“I’m worried that stock markets in the United States in particular have gotten ahead of economic growth”

#19 During the week ending October 3rd, investors pulled more than 10 billion dollars out of U.S. mutual funds.  Overall, a total of more than 100 billion dollars has been pulled out of U.S. mutual funds so far this year.

#20 As I wrote about the other day, the IMF is warning that there is an “alarmingly high” risk of a deeper global economic slowdown.

#21 When shipping companies start laying off workers, that is one of the best signs that economic activity is slowing down.  That is why it was so troubling when it was announced that FedEx is planning to get rid of “several thousand” workers over the coming months.  According to AFP, “its business is being hit by the global economic slowdown”.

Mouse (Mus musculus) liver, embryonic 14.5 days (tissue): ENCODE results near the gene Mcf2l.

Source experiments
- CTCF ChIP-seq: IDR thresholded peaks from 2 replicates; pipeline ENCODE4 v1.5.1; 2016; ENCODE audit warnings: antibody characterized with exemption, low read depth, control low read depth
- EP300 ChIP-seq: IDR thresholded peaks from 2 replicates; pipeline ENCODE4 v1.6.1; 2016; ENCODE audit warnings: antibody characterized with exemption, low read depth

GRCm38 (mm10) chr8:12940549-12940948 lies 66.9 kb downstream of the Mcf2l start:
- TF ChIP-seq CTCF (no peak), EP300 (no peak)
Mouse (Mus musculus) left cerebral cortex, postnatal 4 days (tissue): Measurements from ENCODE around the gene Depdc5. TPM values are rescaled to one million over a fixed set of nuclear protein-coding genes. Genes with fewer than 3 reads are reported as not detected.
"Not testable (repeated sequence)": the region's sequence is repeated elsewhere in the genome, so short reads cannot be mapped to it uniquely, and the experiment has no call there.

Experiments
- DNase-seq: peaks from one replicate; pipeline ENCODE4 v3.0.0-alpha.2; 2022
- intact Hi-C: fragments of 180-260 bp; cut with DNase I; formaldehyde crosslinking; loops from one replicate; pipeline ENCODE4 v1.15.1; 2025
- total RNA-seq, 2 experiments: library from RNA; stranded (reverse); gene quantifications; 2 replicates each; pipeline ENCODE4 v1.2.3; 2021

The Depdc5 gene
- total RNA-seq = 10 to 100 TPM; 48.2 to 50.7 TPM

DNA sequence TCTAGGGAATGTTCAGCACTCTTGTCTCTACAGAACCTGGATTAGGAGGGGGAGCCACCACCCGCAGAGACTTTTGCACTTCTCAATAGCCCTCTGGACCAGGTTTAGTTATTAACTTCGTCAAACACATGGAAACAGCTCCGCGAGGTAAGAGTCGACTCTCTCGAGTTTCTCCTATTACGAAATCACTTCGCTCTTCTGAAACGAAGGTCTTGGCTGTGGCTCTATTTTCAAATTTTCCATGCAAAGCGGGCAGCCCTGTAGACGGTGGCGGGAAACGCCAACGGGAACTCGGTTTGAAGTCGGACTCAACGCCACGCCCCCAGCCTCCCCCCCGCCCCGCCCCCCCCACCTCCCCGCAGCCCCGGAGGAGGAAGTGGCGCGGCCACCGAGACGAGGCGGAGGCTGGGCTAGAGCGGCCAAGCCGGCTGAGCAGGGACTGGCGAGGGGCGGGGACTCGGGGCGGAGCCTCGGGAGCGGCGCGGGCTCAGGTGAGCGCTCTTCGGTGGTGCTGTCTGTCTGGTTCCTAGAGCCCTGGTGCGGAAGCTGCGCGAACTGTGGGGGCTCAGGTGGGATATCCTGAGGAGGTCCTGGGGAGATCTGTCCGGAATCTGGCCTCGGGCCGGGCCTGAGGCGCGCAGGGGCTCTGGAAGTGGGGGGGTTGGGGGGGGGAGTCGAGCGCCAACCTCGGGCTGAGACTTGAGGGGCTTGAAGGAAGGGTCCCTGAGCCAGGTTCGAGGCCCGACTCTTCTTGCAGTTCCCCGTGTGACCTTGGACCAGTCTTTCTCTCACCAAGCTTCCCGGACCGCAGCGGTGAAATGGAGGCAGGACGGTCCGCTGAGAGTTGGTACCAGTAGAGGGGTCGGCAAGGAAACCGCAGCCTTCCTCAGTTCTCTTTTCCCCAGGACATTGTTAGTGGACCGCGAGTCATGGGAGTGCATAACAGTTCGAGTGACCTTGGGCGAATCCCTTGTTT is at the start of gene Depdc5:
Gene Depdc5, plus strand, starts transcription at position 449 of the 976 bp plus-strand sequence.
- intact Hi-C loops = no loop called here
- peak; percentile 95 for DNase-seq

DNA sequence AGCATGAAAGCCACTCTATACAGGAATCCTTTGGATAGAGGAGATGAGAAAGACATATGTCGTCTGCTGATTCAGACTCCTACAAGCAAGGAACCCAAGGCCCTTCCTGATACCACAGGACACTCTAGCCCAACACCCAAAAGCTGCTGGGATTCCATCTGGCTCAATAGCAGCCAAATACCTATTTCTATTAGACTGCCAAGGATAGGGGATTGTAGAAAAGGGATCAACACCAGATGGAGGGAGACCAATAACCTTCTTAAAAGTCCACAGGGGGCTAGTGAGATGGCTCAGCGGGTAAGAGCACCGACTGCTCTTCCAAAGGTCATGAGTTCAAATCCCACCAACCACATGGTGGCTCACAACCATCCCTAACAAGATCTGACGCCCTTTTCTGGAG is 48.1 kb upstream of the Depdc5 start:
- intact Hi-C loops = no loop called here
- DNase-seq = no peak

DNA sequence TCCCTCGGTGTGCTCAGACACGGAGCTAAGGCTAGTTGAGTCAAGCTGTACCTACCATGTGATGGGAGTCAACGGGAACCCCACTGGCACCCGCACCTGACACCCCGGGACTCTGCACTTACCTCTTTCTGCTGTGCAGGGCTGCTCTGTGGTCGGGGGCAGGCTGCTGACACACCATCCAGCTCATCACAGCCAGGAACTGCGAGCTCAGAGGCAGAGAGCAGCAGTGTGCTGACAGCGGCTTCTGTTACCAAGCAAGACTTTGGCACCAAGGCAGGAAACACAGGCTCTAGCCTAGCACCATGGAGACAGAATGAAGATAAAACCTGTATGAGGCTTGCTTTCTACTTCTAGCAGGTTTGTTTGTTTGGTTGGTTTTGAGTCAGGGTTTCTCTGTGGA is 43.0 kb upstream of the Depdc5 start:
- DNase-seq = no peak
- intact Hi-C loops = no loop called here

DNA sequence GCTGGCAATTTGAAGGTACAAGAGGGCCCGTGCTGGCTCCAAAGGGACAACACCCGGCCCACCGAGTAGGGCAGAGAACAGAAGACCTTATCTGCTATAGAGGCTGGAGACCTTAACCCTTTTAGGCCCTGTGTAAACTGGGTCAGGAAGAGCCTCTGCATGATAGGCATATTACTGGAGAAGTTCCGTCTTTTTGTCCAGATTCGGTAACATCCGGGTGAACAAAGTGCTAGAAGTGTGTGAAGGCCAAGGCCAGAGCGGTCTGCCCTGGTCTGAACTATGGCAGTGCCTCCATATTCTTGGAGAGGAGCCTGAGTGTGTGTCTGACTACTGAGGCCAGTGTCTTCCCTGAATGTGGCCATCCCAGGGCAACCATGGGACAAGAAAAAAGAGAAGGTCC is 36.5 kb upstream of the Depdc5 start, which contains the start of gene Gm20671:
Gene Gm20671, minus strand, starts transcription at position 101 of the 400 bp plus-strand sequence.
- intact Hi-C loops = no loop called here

For even more signs that the global economy is rapidly crumbling, please see my previous article entitled “The Largest Economy In The World Is Imploding Right In Front Of Our Eyes“.

So is anyone doing well right now?

Yes, it turns out that QE3 is padding the profits of the big banks in the United States and making the wealthy even wealthier just like I warned that it would.

According to the Washington Post, QE3 is helping the big banks much more than it is helping consumers.  Is this what the Fed intended all along?…

JPMorgan Chase and Wells Fargo, the nation’s largest mortgage lenders, said Friday they won’t make home loans much cheaper for consumers, even as they reported booming profits from that business.